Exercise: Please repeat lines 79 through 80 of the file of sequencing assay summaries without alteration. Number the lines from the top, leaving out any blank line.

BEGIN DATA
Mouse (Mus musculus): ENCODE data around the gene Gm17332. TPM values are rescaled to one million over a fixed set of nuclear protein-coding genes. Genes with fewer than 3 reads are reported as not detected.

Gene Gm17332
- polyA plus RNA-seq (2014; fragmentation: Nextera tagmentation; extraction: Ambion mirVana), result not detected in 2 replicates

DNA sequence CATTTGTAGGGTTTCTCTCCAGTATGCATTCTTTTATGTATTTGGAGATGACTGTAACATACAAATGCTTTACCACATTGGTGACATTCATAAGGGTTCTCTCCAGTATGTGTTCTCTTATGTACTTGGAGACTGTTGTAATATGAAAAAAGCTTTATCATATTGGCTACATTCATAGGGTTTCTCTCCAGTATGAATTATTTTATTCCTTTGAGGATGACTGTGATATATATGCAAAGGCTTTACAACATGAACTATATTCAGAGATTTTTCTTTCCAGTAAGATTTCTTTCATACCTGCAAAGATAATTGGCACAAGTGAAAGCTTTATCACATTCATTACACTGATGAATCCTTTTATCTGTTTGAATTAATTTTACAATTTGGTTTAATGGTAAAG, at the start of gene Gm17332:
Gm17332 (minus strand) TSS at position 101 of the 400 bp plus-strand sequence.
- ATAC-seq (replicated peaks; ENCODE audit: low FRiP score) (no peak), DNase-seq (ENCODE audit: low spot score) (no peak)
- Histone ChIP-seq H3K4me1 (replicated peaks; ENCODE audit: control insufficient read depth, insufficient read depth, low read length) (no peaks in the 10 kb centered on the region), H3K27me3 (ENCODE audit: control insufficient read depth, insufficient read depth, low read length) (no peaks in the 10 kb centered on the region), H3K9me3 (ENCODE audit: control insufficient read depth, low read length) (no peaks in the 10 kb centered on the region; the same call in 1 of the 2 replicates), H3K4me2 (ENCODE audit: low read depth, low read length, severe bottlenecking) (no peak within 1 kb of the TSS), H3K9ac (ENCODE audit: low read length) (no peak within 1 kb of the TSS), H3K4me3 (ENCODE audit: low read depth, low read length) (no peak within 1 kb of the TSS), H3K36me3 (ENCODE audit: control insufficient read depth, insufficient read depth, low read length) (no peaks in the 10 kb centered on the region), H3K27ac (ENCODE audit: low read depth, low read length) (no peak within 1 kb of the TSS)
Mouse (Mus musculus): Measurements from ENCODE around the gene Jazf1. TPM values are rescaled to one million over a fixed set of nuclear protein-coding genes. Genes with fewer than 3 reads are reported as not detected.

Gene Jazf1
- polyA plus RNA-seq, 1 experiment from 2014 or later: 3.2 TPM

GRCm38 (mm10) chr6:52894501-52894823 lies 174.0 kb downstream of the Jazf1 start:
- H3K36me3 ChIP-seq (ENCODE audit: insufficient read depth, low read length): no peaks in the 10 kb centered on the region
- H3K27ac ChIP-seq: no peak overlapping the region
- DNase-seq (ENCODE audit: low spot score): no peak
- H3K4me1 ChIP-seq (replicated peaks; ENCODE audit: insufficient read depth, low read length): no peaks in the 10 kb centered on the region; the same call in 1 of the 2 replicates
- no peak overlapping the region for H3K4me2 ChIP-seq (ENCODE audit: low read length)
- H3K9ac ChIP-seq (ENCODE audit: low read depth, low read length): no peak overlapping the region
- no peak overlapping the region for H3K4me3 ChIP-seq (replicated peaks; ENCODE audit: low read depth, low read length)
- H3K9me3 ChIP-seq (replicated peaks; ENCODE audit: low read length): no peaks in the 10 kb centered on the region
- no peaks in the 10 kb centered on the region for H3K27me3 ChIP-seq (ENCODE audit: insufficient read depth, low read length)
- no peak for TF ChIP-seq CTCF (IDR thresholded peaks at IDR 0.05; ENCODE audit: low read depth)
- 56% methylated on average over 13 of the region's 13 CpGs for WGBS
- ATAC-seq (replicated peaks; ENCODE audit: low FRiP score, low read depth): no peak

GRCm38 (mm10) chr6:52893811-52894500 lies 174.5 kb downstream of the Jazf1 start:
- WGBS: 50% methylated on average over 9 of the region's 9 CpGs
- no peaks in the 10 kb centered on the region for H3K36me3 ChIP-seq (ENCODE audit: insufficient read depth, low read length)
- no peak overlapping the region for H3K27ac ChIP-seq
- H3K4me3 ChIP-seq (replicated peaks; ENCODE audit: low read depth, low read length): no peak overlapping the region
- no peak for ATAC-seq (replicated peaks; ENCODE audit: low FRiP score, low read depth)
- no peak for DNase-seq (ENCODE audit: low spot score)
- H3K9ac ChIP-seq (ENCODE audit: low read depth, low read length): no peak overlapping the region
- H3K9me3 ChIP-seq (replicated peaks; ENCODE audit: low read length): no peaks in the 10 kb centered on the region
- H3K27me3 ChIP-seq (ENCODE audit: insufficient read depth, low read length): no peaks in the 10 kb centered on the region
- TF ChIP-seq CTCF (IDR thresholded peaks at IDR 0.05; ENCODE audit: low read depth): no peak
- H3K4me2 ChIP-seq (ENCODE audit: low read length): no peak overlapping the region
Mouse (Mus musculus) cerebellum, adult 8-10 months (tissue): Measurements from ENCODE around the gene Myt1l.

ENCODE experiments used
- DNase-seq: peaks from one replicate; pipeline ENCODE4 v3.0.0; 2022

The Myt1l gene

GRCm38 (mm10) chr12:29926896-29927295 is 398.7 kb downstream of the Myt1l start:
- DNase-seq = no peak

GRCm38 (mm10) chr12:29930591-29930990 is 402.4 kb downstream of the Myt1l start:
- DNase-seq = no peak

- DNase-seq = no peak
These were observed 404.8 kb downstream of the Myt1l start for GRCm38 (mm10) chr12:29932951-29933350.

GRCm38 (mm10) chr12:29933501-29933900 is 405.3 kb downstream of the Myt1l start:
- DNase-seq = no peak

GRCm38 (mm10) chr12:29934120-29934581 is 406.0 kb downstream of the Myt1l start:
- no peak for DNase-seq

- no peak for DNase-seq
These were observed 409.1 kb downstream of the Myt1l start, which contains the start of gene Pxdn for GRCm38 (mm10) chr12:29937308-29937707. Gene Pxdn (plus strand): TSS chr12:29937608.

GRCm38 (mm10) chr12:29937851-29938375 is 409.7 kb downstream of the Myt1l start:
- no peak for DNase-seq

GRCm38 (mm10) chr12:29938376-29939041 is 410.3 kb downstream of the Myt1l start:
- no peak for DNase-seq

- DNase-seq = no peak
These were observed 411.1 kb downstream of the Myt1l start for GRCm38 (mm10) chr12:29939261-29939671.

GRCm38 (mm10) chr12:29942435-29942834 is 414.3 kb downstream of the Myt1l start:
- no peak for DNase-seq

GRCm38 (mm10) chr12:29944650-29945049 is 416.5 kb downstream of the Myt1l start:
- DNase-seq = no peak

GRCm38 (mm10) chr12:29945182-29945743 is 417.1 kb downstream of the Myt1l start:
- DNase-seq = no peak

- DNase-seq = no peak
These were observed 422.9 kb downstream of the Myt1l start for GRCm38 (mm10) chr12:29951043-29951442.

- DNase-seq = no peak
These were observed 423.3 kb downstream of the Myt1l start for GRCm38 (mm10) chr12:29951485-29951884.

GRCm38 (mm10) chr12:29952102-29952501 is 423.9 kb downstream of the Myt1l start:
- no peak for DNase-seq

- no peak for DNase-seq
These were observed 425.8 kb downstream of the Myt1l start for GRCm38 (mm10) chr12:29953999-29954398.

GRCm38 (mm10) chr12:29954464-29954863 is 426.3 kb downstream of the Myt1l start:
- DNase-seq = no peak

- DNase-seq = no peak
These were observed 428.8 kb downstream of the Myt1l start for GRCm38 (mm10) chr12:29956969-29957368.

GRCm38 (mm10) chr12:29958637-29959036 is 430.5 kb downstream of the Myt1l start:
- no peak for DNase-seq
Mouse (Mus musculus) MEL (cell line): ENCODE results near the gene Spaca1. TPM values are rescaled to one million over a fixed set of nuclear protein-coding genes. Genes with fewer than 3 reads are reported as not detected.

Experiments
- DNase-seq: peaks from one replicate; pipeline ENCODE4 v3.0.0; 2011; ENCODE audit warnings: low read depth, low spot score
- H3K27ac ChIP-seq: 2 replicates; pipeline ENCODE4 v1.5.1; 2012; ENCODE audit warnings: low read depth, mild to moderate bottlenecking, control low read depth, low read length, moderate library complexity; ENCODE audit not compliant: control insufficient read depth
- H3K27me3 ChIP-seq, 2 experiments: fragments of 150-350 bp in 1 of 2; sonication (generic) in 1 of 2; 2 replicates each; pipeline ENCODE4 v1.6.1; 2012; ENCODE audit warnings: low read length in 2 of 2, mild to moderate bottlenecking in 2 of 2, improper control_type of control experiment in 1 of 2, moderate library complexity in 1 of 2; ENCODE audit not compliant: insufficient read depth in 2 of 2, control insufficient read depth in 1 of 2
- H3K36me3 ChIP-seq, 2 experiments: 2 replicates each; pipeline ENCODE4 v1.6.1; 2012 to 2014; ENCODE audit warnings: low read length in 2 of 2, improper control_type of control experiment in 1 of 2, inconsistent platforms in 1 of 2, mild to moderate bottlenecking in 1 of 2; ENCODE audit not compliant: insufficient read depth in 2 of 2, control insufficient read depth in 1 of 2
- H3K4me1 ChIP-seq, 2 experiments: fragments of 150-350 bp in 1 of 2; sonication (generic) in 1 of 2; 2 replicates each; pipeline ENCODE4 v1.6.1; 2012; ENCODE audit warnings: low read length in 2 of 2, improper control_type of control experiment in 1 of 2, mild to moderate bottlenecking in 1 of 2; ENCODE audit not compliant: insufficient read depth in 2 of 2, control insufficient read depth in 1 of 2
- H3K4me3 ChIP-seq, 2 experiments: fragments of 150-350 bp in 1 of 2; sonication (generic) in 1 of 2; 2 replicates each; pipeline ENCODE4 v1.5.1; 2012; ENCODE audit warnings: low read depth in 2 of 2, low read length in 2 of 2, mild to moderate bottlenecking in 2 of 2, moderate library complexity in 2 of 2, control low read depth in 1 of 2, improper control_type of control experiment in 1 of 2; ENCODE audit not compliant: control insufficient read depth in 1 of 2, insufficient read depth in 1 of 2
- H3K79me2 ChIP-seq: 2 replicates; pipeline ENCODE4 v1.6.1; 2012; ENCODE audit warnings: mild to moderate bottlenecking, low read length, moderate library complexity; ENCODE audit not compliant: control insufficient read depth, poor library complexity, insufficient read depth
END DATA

Experiments
- DNase-seq: peaks from one replicate; pipeline ENCODE4 v3.0.0; 2011; ENCODE audit warnings: low read depth, low spot score